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Tuesday, April 5, 2011
Female Anatomy and Saddle Discomfort
Female readers: I've had email exchanges with so many of you about "women's issues" with bicycle saddles, and it's amazing how much embarrassment there is among us (and I include myself) when it comes to discussing our bodies - especially given how common these problems are. While with men, we can read and hear all about perineal this and genital that, with women it's all hush-hush and seldom addressed in a manner explicit enough to be helpful. So I'll try to get over my own embarrassment, and write about it in detail here.
There are many different kinds of female-specific saddle problems and I will organise them into several categories: posterior discomfort, genital discomfort, infections, and menstruation.
For the sake of keeping things women-specific, let's assume that the problem is not an overpadded saddle (which can cause bunching up in a way that is painful to both genders), and begin with the premise that you have a leather or plastic saddle with minimal padding. With most new saddles there is a break-in period, and it is normal if your butt feels sore on the first ride, or even several rides. But if it still hurts just the same after a reasonable break-in period, and the pain feels to be the result of pressure on the sit bones, then the saddle may be wrong for your derriere. For women, the problem tends to be choosing a too-narrow saddle. Women typically have wider sit bones than men and also tend to be less aggressive cyclists, which puts more pressure on their behinds. If your butt hurts where the sitbones are, a wider saddle will usually solve the problem. Padding, on the other hand, is not usually effective. Light chamois padding as part of your cycling shorts can make an already comfortable ride more comfortable over long distances. But the more typical heavier padding usually makes things worse, not better.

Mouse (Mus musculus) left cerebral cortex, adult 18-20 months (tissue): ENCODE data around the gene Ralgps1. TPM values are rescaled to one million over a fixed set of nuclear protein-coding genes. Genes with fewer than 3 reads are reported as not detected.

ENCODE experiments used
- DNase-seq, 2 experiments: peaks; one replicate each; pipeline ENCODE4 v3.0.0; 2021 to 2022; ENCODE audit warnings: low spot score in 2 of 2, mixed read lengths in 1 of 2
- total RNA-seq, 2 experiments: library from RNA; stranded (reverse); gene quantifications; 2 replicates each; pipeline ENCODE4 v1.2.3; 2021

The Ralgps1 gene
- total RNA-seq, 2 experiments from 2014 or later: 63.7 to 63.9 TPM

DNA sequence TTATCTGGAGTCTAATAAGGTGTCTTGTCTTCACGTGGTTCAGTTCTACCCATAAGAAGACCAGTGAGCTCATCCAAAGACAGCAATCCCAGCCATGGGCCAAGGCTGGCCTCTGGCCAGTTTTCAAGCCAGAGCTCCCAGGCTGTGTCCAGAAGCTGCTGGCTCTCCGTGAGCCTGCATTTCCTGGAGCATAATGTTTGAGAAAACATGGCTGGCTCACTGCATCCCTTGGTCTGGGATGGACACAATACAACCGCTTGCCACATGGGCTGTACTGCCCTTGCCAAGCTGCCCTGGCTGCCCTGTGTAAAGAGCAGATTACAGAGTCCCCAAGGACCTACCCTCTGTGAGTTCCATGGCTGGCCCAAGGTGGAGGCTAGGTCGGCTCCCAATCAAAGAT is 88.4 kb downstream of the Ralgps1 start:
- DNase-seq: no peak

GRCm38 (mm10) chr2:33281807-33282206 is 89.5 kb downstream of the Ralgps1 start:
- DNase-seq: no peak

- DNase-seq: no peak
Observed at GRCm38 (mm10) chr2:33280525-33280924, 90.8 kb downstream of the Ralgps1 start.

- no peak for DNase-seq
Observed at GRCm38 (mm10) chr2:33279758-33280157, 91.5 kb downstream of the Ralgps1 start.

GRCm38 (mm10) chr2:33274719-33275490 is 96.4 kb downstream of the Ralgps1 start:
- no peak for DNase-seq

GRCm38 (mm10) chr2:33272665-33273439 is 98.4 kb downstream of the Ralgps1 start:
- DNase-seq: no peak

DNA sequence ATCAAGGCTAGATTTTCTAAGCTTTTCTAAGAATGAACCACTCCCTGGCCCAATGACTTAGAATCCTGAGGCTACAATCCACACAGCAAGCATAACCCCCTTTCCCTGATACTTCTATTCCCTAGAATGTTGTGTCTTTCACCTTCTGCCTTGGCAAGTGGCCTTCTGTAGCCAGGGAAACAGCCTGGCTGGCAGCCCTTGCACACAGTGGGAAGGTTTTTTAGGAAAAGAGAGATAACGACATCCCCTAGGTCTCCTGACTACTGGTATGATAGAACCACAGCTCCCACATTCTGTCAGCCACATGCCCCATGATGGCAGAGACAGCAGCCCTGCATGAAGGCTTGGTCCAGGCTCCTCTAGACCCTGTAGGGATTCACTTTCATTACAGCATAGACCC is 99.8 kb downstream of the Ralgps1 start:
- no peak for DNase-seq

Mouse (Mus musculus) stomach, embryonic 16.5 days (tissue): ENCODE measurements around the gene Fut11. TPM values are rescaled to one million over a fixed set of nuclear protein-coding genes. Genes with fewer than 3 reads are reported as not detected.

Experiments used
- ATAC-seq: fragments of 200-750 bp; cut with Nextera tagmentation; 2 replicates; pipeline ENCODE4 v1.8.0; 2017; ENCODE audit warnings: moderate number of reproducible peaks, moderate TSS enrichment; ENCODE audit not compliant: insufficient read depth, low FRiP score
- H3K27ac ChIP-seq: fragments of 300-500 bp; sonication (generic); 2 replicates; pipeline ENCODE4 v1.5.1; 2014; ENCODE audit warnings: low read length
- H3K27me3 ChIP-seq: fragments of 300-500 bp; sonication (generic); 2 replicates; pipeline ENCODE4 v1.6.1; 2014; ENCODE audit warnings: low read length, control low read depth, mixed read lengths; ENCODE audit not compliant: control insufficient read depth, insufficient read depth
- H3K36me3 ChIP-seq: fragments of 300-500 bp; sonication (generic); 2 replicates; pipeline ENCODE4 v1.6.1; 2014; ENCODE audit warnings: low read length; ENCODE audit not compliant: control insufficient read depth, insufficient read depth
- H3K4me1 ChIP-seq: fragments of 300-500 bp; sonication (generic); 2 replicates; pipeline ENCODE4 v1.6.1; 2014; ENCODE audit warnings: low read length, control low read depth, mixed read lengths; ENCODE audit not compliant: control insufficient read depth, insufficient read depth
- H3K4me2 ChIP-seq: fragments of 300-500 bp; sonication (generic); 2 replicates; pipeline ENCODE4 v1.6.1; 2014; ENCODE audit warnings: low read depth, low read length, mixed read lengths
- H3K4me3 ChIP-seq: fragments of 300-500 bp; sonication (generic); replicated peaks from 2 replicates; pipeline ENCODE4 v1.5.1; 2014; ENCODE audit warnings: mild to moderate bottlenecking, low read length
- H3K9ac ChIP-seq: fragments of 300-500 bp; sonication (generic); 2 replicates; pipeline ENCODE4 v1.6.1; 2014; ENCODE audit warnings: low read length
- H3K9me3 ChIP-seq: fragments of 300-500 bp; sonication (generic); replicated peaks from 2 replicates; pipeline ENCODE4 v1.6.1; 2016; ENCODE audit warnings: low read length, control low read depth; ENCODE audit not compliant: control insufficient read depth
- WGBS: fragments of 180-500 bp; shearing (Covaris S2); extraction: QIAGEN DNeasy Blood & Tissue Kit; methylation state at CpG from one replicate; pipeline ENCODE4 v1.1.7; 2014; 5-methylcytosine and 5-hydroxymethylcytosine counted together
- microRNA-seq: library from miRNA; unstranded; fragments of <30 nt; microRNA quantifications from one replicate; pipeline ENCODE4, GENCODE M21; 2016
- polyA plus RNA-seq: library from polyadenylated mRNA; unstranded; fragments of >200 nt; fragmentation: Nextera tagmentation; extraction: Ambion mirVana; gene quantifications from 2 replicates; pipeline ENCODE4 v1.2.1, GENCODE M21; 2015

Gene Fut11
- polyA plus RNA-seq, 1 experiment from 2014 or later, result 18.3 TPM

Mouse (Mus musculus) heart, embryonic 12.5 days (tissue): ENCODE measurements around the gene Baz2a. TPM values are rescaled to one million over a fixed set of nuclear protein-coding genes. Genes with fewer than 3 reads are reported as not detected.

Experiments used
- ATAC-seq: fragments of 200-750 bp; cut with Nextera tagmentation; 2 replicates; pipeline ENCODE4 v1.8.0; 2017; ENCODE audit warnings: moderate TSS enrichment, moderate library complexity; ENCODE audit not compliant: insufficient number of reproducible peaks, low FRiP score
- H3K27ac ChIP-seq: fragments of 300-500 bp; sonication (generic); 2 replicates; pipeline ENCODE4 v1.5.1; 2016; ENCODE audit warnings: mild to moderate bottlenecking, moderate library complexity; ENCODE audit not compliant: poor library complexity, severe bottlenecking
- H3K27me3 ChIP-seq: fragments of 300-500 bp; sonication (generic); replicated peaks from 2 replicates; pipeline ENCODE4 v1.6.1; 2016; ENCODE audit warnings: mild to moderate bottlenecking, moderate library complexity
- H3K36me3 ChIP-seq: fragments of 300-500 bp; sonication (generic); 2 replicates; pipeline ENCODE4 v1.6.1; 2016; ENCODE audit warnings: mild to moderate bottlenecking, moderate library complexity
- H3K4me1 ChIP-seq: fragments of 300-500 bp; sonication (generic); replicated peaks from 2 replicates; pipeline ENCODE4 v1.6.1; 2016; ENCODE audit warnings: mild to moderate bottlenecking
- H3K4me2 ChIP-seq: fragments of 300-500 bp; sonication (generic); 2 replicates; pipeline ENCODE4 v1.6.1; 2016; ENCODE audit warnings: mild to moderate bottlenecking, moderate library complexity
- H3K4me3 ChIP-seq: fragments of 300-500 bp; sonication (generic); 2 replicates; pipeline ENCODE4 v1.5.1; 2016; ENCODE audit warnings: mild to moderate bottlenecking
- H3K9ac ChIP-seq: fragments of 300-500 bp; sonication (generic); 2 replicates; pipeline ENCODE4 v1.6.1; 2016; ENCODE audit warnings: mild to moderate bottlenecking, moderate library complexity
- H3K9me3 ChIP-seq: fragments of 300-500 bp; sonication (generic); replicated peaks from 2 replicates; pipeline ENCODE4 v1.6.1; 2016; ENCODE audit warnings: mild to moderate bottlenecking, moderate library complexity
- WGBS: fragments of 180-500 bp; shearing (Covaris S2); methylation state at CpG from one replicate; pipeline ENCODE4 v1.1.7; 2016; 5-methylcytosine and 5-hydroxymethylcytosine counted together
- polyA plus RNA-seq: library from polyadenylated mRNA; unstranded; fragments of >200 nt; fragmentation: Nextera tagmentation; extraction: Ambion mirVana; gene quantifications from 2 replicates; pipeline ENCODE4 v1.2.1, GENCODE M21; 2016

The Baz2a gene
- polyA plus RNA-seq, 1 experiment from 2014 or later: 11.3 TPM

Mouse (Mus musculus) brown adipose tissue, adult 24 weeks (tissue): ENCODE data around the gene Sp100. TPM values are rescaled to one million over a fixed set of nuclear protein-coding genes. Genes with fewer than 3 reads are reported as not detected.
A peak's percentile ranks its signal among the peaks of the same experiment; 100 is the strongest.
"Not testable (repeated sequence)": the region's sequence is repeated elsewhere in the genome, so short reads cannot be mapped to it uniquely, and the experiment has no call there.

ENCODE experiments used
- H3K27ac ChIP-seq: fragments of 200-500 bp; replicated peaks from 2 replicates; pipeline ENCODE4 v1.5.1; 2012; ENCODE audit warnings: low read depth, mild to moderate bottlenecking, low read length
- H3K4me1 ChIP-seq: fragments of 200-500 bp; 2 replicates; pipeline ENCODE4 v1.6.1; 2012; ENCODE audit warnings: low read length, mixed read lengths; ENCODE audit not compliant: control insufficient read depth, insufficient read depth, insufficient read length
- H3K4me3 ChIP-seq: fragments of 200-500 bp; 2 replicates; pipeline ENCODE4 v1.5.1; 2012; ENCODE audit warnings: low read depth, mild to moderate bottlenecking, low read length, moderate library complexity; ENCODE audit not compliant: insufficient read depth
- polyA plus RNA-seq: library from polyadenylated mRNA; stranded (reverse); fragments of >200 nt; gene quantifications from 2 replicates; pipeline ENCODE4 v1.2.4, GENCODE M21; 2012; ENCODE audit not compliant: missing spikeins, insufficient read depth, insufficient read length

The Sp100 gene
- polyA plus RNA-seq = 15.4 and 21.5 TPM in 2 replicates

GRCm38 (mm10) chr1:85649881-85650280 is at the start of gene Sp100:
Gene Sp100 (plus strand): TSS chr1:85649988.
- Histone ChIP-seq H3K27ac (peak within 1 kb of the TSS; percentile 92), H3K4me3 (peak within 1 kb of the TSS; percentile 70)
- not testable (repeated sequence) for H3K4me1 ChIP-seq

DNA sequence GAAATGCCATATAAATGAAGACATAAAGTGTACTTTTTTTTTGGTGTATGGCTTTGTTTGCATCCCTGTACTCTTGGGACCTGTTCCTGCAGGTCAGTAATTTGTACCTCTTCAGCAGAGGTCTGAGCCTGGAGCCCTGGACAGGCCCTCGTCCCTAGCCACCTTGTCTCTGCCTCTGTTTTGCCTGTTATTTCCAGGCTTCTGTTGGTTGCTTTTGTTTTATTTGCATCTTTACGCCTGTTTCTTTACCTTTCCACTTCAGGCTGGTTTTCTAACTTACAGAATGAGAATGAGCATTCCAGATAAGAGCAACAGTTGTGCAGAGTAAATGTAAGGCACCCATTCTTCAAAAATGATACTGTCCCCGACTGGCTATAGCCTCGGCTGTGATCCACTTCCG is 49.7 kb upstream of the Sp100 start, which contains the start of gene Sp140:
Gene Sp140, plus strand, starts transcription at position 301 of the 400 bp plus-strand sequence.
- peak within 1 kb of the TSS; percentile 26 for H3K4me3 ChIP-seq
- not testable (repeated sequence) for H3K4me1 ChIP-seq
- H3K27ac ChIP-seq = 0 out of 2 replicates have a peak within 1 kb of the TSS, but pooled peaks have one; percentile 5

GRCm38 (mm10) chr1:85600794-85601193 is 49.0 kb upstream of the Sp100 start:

When riding an upright bicycle, a female cyclist should feel no genital discomfort, because that part of her body is not in contact with the saddle in a way that causes pressure. On the other hand, a roadbike - with its forward-leaning posture, will tilt the genital region directly onto the saddle. Female cyclists typically experience genital discomfort in one of two places: the labia (vaginal "lips") and the clitoral area.
Labia: When cycling on a roadbike, some women report that their vaginal lips bunch up and press painfully into the saddle - so much so, that after a long ride there can be abrasions and bleeding. While some recommend getting saddles with a cut-out in the center, this is not always effective: Every woman's anatomy is different and the cut-out may not be in the right place. Though it's pretty much impossible to keep loose folds of skin from shifting about while you're pedaling, you can avoid abrasions with generous applications of chamois cream or vaseline before you set off on your ride. Creams such as DZNuts that use tea tree oil as a main ingredient seem to be particularly effective. Vaseline works as well, but be aware that it can discolour leather saddles if it seeps through shorts. Others prefer to use baby powder or corn starch, but the few times I've tried this it was a mess. Another method to prevent severe chafing may be to wax or epilate (but not shave) the entire area. For some, coarse pubic hair contributes to abrasions and getting rid of it improves things.